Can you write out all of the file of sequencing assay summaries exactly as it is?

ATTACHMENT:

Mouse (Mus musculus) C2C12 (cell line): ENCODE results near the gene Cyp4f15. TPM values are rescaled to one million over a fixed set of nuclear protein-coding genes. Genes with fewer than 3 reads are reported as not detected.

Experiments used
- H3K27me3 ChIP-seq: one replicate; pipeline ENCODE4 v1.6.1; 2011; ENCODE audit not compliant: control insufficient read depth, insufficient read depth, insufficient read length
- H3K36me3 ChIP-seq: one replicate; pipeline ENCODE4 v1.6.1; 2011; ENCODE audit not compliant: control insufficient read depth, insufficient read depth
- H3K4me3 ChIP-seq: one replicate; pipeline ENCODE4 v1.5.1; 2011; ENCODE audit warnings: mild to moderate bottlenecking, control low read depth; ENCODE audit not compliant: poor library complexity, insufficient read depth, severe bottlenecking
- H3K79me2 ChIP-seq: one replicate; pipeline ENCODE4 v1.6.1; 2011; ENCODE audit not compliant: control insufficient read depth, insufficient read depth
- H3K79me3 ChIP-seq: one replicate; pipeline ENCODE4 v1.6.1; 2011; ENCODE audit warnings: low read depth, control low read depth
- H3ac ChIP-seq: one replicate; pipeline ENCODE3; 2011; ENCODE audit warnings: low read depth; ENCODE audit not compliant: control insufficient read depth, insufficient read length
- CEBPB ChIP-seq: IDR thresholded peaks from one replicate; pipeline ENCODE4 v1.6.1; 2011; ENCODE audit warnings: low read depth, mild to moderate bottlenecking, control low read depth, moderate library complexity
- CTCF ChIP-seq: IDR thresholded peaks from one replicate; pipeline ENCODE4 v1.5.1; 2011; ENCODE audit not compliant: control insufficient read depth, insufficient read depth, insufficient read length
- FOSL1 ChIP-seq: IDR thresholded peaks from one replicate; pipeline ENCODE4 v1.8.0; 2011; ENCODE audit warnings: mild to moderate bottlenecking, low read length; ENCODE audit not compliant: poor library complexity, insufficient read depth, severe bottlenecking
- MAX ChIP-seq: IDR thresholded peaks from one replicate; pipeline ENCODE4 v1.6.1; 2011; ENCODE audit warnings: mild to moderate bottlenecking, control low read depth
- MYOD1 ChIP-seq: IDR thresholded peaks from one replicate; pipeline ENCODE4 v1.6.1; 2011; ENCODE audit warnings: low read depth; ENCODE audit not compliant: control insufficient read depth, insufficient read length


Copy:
Mouse (Mus musculus) C2C12 (cell line): ENCODE results near the gene Cyp4f15. TPM values are rescaled to one million over a fixed set of nuclear protein-coding genes. Genes with fewer than 3 reads are reported as not detected.

Experiments used
- H3K27me3 ChIP-seq: one replicate; pipeline ENCODE4 v1.6.1; 2011; ENCODE audit not compliant: control insufficient read depth, insufficient read depth, insufficient read length
- H3K36me3 ChIP-seq: one replicate; pipeline ENCODE4 v1.6.1; 2011; ENCODE audit not compliant: control insufficient read depth, insufficient read depth
- H3K4me3 ChIP-seq: one replicate; pipeline ENCODE4 v1.5.1; 2011; ENCODE audit warnings: mild to moderate bottlenecking, control low read depth; ENCODE audit not compliant: poor library complexity, insufficient read depth, severe bottlenecking
- H3K79me2 ChIP-seq: one replicate; pipeline ENCODE4 v1.6.1; 2011; ENCODE audit not compliant: control insufficient read depth, insufficient read depth
- H3K79me3 ChIP-seq: one replicate; pipeline ENCODE4 v1.6.1; 2011; ENCODE audit warnings: low read depth, control low read depth
- H3ac ChIP-seq: one replicate; pipeline ENCODE3; 2011; ENCODE audit warnings: low read depth; ENCODE audit not compliant: control insufficient read depth, insufficient read length
- CEBPB ChIP-seq: IDR thresholded peaks from one replicate; pipeline ENCODE4 v1.6.1; 2011; ENCODE audit warnings: low read depth, mild to moderate bottlenecking, control low read depth, moderate library complexity
- CTCF ChIP-seq: IDR thresholded peaks from one replicate; pipeline ENCODE4 v1.5.1; 2011; ENCODE audit not compliant: control insufficient read depth, insufficient read depth, insufficient read length
- FOSL1 ChIP-seq: IDR thresholded peaks from one replicate; pipeline ENCODE4 v1.8.0; 2011; ENCODE audit warnings: mild to moderate bottlenecking, low read length; ENCODE audit not compliant: poor library complexity, insufficient read depth, severe bottlenecking
- MAX ChIP-seq: IDR thresholded peaks from one replicate; pipeline ENCODE4 v1.6.1; 2011; ENCODE audit warnings: mild to moderate bottlenecking, control low read depth
- MYOD1 ChIP-seq: IDR thresholded peaks from one replicate; pipeline ENCODE4 v1.6.1; 2011; ENCODE audit warnings: low read depth; ENCODE audit not compliant: control insufficient read depth, insufficient read length